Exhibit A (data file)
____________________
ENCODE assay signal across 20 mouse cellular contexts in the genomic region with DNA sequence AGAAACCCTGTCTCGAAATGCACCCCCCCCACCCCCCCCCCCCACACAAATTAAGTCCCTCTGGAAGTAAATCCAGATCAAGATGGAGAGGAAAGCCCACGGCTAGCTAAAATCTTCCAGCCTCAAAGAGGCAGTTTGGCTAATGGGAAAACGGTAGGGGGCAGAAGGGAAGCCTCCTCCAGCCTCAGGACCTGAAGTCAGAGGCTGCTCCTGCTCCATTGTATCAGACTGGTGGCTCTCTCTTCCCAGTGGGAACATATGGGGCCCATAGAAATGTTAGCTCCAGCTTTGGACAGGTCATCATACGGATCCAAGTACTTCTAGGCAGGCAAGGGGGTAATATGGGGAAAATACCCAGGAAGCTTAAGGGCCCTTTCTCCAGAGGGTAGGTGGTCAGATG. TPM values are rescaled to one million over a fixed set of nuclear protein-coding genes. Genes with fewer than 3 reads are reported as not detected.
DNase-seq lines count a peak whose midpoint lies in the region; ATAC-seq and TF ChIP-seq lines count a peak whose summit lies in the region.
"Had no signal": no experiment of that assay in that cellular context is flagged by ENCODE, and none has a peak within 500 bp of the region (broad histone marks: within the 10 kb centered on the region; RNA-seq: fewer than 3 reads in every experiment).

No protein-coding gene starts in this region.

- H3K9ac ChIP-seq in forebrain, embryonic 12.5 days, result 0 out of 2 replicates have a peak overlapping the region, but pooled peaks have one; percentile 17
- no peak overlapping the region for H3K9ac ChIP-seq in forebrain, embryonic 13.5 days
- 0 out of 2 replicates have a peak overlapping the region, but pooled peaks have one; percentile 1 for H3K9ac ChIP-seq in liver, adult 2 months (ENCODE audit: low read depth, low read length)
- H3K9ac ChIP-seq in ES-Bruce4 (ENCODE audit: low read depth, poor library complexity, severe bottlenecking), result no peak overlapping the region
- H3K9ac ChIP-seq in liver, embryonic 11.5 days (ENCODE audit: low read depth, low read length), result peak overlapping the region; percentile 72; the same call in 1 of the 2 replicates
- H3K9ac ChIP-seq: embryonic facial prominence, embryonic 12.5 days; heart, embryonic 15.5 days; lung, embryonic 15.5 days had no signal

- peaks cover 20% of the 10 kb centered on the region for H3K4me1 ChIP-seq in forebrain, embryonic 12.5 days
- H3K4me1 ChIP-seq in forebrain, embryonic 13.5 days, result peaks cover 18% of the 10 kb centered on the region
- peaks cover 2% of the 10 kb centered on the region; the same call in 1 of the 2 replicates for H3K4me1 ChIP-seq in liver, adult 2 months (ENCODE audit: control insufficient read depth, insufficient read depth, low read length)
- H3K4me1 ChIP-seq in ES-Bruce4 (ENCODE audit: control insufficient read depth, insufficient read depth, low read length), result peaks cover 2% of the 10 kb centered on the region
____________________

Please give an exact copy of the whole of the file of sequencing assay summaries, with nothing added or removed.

ENCODE assay signal across 20 mouse cellular contexts in the genomic region with DNA sequence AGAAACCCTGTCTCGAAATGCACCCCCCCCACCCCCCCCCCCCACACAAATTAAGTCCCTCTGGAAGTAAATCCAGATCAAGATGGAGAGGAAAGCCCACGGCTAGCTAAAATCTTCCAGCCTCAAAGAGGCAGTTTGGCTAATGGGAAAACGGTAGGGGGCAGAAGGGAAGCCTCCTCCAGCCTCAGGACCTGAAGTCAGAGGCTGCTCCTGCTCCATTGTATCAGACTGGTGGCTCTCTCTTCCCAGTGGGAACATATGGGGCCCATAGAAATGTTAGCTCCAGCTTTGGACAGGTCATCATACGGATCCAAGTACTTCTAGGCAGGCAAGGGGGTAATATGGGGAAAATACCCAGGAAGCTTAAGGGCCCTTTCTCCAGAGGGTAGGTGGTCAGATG. TPM values are rescaled to one million over a fixed set of nuclear protein-coding genes. Genes with fewer than 3 reads are reported as not detected.
DNase-seq lines count a peak whose midpoint lies in the region; ATAC-seq and TF ChIP-seq lines count a peak whose summit lies in the region.
"Had no signal": no experiment of that assay in that cellular context is flagged by ENCODE, and none has a peak within 500 bp of the region (broad histone marks: within the 10 kb centered on the region; RNA-seq: fewer than 3 reads in every experiment).

No protein-coding gene starts in this region.

- H3K9ac ChIP-seq in forebrain, embryonic 12.5 days, result 0 out of 2 replicates have a peak overlapping the region, but pooled peaks have one; percentile 17
- no peak overlapping the region for H3K9ac ChIP-seq in forebrain, embryonic 13.5 days
- 0 out of 2 replicates have a peak overlapping the region, but pooled peaks have one; percentile 1 for H3K9ac ChIP-seq in liver, adult 2 months (ENCODE audit: low read depth, low read length)
- H3K9ac ChIP-seq in ES-Bruce4 (ENCODE audit: low read depth, poor library complexity, severe bottlenecking), result no peak overlapping the region
- H3K9ac ChIP-seq in liver, embryonic 11.5 days (ENCODE audit: low read depth, low read length), result peak overlapping the region; percentile 72; the same call in 1 of the 2 replicates
- H3K9ac ChIP-seq: embryonic facial prominence, embryonic 12.5 days; heart, embryonic 15.5 days; lung, embryonic 15.5 days had no signal

- peaks cover 20% of the 10 kb centered on the region for H3K4me1 ChIP-seq in forebrain, embryonic 12.5 days
- H3K4me1 ChIP-seq in forebrain, embryonic 13.5 days, result peaks cover 18% of the 10 kb centered on the region
- peaks cover 2% of the 10 kb centered on the region; the same call in 1 of the 2 replicates for H3K4me1 ChIP-seq in liver, adult 2 months (ENCODE audit: control insufficient read depth, insufficient read depth, low read length)
- H3K4me1 ChIP-seq in ES-Bruce4 (ENCODE audit: control insufficient read depth, insufficient read depth, low read length), result peaks cover 2% of the 10 kb centered on the region